God in the Little Things, For Us

Car Keys Syria

For the first time in my life, I locked the keys in the car. Worse, it was borrowed. All the movie tricks with wire hangers came into my mind, but none seemed like they’d work. I was stuck.

Stuck an hour away from home. With two of my kids, picking them up from camp. One eager dorm leader suggested we break the back window. It would be cheap and easy to fix, he said. He’d do it right now with his fist. Seemed like the only way out at the time.

But then one after another, God brought solutions.

There was a spare key back in Cairo, but in the apartment of our friends who let us borrow the car. I called my wife, who was at Bible study in the international church offices.

She quick asked a friend, who coincidentally was right then going to that apartment to take the house sitter to the beach for the weekend.

My wife got a ride over, and got the key. Fifteen minutes later and we would have been lost.

Back at the campsite, another father overheard the dilemma and offered us a ride home.

Once there, spare key in hand, our whole family piled into the Uber. I had planned to take the two girls to the near-to-camp expansive mall to hear about their experience. Now, we could all go, and experience their joy all at once.

And this week, Uber even offered a 30 percent discount.

An hour later we unlocked the car. Several hours later, we came home exhausted.

It could have been a disaster. But one small coincidence after the other had the handprint of God, making the day even better than we expected.

It also came with a valuable lesson to discuss with the kids: All things work together for good, to those who love God. Let’s not complain, but wait expectantly.

I believe this.

But don’t you think it is also a little crass and self-serving? One day later marked the four-year anniversary of several hundred protestors killed, as their sit-in camp was cleared by authorities.

Our nation borders a territory that is hemmed in on all sides, an open-air prison. One nation over is torn by civil war and terrorism.

Yet God arranged quick access to a spare key, so I could get home more conveniently. So I could take my whole family to a food court.

That’s a different lesson to share with the kids, isn’t it? Believe me, I tried. Their eager celebration of God’s goodness shifted into sullen confusion. Death and destruction can do that to a dinner conversation.

We talked through the possibilities. A Syrian refugee opened our favorite ice cream shop across the street, and is doing great business. God did well to work that out for good, right?

Our good, absolutely. Best and cheapest ice cream in town. But I’m sure he’d rather be back home.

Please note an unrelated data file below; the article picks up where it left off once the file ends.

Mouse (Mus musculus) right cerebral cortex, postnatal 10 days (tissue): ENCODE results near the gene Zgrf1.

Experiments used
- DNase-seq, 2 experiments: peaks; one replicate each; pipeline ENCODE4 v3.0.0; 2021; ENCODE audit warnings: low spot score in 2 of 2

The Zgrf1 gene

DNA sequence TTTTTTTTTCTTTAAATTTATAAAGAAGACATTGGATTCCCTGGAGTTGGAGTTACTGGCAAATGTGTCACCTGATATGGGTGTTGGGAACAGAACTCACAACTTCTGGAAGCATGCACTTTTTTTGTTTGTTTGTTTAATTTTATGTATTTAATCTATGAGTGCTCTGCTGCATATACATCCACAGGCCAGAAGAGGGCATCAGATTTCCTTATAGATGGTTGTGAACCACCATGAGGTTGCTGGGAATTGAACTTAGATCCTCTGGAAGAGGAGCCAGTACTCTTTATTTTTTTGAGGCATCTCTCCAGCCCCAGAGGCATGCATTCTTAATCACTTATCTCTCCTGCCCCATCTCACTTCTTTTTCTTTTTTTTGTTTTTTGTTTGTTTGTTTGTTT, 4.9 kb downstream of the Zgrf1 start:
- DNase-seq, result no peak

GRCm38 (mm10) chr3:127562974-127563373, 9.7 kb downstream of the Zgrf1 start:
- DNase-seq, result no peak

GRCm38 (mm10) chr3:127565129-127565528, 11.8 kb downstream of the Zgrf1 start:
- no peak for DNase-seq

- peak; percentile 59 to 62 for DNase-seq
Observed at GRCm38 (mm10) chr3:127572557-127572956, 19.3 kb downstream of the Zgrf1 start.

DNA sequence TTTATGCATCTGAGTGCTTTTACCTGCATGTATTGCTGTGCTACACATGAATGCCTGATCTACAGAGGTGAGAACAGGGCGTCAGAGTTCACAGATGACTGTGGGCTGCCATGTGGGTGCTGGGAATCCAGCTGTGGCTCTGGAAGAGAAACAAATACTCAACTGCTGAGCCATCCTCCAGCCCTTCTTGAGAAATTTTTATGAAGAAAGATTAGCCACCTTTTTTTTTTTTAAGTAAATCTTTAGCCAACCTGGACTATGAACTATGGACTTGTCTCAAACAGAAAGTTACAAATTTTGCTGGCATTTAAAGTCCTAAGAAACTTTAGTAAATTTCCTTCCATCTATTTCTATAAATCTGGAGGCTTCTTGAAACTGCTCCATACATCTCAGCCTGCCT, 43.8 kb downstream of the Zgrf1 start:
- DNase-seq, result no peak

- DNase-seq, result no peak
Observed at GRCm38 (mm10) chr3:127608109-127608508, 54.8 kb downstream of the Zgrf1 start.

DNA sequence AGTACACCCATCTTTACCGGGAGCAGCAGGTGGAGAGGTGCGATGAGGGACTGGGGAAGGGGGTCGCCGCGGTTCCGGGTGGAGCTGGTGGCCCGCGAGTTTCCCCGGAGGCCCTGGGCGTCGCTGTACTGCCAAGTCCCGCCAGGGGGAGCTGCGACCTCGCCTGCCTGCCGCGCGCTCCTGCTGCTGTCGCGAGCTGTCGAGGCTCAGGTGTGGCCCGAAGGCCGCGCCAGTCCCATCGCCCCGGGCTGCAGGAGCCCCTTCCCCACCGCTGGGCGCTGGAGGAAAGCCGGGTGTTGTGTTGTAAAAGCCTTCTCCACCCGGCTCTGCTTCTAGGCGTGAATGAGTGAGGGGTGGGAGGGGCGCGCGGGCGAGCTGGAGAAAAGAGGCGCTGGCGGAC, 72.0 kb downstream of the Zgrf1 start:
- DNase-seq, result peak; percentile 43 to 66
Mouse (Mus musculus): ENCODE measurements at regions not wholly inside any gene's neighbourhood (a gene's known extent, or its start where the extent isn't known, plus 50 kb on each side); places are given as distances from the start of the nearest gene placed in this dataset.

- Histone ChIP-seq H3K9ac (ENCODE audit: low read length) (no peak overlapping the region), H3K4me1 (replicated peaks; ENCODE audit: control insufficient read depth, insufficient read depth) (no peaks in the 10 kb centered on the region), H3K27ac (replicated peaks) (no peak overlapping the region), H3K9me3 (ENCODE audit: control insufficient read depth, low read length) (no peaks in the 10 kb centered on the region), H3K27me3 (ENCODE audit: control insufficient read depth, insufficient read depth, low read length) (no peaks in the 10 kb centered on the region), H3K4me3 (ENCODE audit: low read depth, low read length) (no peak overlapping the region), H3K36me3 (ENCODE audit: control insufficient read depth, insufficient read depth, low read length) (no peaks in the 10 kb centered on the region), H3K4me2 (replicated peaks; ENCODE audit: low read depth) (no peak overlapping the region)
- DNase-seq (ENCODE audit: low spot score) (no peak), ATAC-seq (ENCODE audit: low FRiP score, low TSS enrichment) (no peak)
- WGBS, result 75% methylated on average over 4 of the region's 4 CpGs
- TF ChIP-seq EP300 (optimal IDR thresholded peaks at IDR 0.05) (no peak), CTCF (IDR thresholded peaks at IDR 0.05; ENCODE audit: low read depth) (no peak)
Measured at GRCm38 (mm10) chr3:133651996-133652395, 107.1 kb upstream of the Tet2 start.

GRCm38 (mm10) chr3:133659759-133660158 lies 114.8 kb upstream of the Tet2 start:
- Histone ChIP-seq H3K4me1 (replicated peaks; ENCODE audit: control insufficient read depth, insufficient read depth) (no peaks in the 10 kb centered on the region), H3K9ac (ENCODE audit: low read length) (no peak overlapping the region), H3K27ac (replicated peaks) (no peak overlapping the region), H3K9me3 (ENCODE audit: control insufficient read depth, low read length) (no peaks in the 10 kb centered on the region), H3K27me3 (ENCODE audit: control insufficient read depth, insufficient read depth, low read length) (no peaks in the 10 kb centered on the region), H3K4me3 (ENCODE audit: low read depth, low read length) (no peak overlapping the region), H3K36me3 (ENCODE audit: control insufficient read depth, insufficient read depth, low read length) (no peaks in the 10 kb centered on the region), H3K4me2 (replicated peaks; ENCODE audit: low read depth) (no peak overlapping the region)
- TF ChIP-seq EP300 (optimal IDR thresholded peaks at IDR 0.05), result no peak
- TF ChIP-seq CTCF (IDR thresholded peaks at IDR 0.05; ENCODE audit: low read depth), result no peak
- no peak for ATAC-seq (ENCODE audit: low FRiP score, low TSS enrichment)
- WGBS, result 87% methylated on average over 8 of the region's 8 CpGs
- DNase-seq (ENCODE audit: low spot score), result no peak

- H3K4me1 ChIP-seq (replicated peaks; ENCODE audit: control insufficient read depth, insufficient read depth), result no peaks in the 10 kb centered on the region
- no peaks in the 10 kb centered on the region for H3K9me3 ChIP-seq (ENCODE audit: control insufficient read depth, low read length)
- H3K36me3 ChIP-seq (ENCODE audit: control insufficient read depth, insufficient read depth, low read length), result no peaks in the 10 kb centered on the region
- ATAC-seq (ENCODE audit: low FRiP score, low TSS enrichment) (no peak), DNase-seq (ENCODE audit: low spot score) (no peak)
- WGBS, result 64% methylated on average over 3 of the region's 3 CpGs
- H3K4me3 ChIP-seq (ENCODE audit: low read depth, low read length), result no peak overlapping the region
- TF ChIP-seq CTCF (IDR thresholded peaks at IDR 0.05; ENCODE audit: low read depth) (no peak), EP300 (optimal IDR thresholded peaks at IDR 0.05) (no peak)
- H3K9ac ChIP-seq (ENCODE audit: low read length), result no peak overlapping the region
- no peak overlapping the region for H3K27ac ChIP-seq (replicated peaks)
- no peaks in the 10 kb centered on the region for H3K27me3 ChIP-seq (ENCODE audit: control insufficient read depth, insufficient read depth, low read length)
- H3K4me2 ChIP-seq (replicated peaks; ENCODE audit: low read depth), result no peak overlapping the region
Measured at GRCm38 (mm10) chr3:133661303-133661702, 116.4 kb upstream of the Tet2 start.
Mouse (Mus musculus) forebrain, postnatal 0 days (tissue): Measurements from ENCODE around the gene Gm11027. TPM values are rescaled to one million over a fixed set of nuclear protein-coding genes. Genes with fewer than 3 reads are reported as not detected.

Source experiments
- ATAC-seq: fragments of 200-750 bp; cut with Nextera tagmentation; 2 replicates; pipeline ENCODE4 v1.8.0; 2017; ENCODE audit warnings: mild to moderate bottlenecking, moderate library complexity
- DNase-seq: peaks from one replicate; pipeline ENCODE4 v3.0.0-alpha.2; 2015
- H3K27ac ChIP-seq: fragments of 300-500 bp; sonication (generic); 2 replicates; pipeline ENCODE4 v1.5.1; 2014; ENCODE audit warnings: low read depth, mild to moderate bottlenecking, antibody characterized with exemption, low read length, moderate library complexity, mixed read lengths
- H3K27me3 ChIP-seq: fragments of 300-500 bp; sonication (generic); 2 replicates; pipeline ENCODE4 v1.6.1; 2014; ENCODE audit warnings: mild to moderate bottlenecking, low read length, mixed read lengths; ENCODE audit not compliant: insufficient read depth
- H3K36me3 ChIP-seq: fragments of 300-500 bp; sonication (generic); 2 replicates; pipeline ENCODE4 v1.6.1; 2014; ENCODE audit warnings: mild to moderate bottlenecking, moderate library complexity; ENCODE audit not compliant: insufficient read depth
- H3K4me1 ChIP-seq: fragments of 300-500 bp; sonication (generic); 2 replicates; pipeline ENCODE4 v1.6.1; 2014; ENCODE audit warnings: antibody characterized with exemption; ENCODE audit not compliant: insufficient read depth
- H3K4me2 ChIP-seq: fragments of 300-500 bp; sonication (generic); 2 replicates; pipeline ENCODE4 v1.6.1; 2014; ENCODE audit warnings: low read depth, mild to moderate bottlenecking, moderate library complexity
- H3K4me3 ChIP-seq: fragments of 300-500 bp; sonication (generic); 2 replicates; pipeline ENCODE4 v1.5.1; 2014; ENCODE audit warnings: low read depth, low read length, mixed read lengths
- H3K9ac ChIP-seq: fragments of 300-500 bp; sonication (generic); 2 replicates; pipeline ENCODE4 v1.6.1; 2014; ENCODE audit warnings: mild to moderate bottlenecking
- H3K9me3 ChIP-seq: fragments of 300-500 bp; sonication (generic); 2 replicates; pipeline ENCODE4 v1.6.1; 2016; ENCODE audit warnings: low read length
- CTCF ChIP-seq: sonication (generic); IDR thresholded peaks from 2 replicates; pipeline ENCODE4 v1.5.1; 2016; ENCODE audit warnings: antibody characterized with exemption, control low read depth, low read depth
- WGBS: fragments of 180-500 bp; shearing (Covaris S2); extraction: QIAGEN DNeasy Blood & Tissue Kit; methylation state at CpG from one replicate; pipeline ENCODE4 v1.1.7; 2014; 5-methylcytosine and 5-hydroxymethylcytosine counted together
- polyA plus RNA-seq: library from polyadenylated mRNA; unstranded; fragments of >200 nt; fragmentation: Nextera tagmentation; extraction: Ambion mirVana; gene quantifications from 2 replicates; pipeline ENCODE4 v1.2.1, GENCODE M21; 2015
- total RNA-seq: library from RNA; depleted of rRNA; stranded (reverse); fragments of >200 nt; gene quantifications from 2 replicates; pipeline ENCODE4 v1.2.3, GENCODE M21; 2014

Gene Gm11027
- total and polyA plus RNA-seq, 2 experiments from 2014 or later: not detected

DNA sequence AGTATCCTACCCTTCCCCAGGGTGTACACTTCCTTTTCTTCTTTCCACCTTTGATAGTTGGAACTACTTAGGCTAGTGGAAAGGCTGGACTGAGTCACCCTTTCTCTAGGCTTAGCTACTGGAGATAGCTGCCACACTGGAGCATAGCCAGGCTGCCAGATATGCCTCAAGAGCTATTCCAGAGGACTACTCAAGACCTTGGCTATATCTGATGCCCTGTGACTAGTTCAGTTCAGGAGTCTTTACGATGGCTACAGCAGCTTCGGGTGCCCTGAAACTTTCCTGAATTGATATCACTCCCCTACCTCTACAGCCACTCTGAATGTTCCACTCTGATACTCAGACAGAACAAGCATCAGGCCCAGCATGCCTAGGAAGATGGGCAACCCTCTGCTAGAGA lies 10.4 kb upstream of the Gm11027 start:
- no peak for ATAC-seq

The Syrians are Muslims, was one possibility. Maybe God worked things out for us because we’re Christians?

Perhaps there is some fidelity there to the verse above. But a good number of those Syrians are Christians, too. One kid shot it down more broadly. God would want to do good to everyone.

Maybe that’s it? There are bad people in the world, destroying God’s good? Certainly, but is God’s good coming? It’s hard to see, and a long time in coming.

One child recalled the Israelites in the wilderness. Already in a tough situation, God sent snakes to kill many when they grumbled. Sometimes disaster is discipline, even punishment.

True, but hardly satisfying when we consider the tragedies of another.

Sullen, and glum. There are no easy answers.

There are things we don’t understand, I told them. Even more so, Jesus foretold difficulties for those who follow him. He was not saved from the cross, and this should not be forgotten in the hope of ‘all things good’.

God has given different promises to those who suffer. He is with them in the middle of it. Many have said their fellowship with him has been closest during the harshest times of trial.

And we must not forget, in heaven, one day, all will be good. The resolution is coming.

Until then, we have a choice.

Was the car key episode simply a series of well-timed coincidences? Yeah, maybe.

Or was it the loving hand of a personal God upon his wayward creation and adopted son?

Which would you rather?

We do not need to extrapolate the universe to find his favor in the little things. But neither should we believe the universe revolves around us.

There is blessing, and there is suffering. In faith we hold that both work out for good, even when we cannot see it.

It is not my place to find the good in Syria. That is up to the Syrians. It is up to God. I can help as I am able, but I dare not interpret.

Sometimes lessons are simpler for children than adults; I don’t think this is one of them. But best they hear them now, I think, than struggle with them later. There is mystery in our faith, and it cannot be avoided forever.

But likely, a child will take it to heart much more readily than we will.

If this is the good from a neglected car key, it is sufficient. Far better than a ride home and a family night out.

But thank you, God, for those little things also. For us.

And, take care of the Syrians. Amen.




Where Fur Meets Faith

I Paw Moses